One other data point. The 8ft screwdriver antenna is now installed on a metal building similar to my aircraft hangar in No. Utah. On our weekly 40m schedule, we have one ham at that location, and another ham lives about 1mi away, and uses a 80m horizontal wire loop on its second harmonic. That loop is only about 25ft agl. Both hams run 100W transceivers. I copy signals from both here in Az (airline distance = 408mi). The guy with the loop is 2 to 4 S-units better than the 8ft vertical... You cant get something for nothing!
     
    Last edited: Jun 3, 2021
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  4. WA7ARK

    WA7ARK Ham Member QRZ Page

    That might be useful if the OP had asked about "an unloaded, 1/4WL Marconi vertical antenna base-driven against a good set of buried radials"!

    ...And just so nobody gets the wrong impression: to get the quoted 80% efficiency, you have to include ground wave radiation in the efficiency calculation. You know, the radiation which never contributes to actually talking to someone that is more than a few miles away!
     
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  5. AK5B

    AK5B Ham Member QRZ Page

    OK, fair enough on most of what you said just now---but I have to wonder about that comparison of the low horizontal loop to the shortened vertical---since a 40 meter horizontal antenna at only 25 feet is much more likely to be a good NVIS radiator for that short (408-mile) path than any vertical, shortened or full size, right?
     
  6. WA7ARK

    WA7ARK Ham Member QRZ Page

    So your expectation is that if you had the shortened vertical, you would be receiving all kinds of DX on the shortened vertical that you could not simultaneously receive with a dipole. I had the screwdriver up on my hangar roof for several weeks after building it before flying it up to Utah. During that time, I was able to make lots of rapid A/B comparisons against my other antennas, even though they are higher than 25ft agl. It was always the worst antenna here, by far, for both transmitting and receiving, but hey, it worked really well for only being 8ft tall!

    I had a 40ft aluminum irrigation pipe vertical up at the same time (still up, recently shortened to 34ft). If verticals were such wonderful antennas for DX, don't you think that I would be using it to work DX. In fact, the vertical is always worse than the other two. The resting noise level on the vertical is 1 to 2 S-units higher than either of the horizontal wires, so even if the vertical got out a better signal, I would have to switch to the wire during receive for weak signals.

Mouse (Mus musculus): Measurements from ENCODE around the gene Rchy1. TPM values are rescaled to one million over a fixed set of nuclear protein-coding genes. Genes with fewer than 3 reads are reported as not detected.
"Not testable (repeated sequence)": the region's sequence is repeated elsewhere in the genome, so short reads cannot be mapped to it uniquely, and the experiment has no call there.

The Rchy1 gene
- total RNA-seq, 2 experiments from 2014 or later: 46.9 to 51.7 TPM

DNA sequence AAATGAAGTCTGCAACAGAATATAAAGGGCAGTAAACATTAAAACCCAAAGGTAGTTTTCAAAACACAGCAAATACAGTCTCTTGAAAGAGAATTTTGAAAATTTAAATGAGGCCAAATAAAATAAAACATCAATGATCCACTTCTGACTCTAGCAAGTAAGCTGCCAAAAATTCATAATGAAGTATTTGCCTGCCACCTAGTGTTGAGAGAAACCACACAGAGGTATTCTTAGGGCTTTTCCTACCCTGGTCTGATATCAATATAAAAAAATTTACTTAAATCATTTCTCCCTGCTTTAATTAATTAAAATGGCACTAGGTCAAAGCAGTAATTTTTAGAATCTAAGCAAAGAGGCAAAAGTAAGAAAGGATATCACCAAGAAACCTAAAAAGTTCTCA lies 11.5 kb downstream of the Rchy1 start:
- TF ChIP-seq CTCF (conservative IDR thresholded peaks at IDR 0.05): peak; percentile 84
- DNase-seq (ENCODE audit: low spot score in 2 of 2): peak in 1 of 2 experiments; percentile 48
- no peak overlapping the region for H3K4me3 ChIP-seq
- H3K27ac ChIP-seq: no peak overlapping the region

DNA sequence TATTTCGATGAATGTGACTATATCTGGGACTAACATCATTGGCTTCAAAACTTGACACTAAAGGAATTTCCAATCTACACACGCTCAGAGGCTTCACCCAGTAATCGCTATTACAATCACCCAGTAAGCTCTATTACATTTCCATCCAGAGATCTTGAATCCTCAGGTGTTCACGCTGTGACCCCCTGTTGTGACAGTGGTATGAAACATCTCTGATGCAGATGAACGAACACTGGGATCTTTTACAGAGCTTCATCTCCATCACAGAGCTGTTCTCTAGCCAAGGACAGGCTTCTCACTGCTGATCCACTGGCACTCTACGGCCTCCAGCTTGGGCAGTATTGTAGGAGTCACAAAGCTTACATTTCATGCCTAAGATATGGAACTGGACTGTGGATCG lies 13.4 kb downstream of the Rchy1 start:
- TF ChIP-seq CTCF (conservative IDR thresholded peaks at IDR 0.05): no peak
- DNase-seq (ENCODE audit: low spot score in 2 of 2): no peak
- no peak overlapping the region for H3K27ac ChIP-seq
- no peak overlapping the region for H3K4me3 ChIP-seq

I truly believe that vertical HF antennas are way over-hyped!

    I am blessed (cursed?) in that I have room for multiple antennas. If I only had one antenna, I would swear that what-ever the latest antenna is, it is the best antenna in the world... Since I have two, three or more antennas on some bands, I can quickly determine which antenna works "best". In retirement, I have been building, trying, comparing, and discarding antennas at a prodigious rate... Verticals are not high on my list...
     
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  7. 2E0VSS

    2E0VSS Ham Member QRZ Page

    Except for top band of course...and for obvious reasons..
    73
     
  8. W9XMT

    W9XMT Ham Member QRZ Page

    Never have I claimed that a Sevick-type, coil-wound, top-loaded, electrically short vertical monopole is an efficient antenna system. Recently I posted an analysis of such a system operating on 7.2 MHz (see below for a re-post).

    To WA7ARK: this time, please notice and remember what I wrote in the OBSERVATION comment in that graphic.

    [​IMG]
     
  9. WA7ARK

    WA7ARK Ham Member QRZ Page

    The latest standard for comparison: picture taken during the full moon last week:
    upload_2021-6-3_14-55-55.png
    The 40m vertical is visible, as is the remote tuner (at 55ft agl) for the loop at the tower top.

    The new antenna has two (folded) elements on 40/30m. Beats my former best (the loop) by about 1 S-unit in the directions where the loop has peaks, and about 2 S-units where the loop has nulls.
     
    Last edited: Jun 3, 2021
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  10. 2E0VSS

    2E0VSS Ham Member QRZ Page

    Wa7ark
    We envy you guys with all that real estate..
    If i were to put that tower up here, id be carted off to the nearest Asylum and the Key thrown away.
    In fact, that span would encroach on 5 back yards.
    In a Ass about way it gives us massive problems to overcome, yet oddly enough, it almosty could be said to test our grey matter that little bit more to come up with viable ways to get a competing signal out of a Shoe box, Hence our Captain Mr Louis Varney G5RV saved our bacon in the 50s.
    Your Captain, James T Kirk lived in a world that was unreachable, untouchable..a little like the Jaw dropping acres of Land that we can only dream of.
    Beam me up Scotty, im gettin outta here..
    God bless America.
    73
    M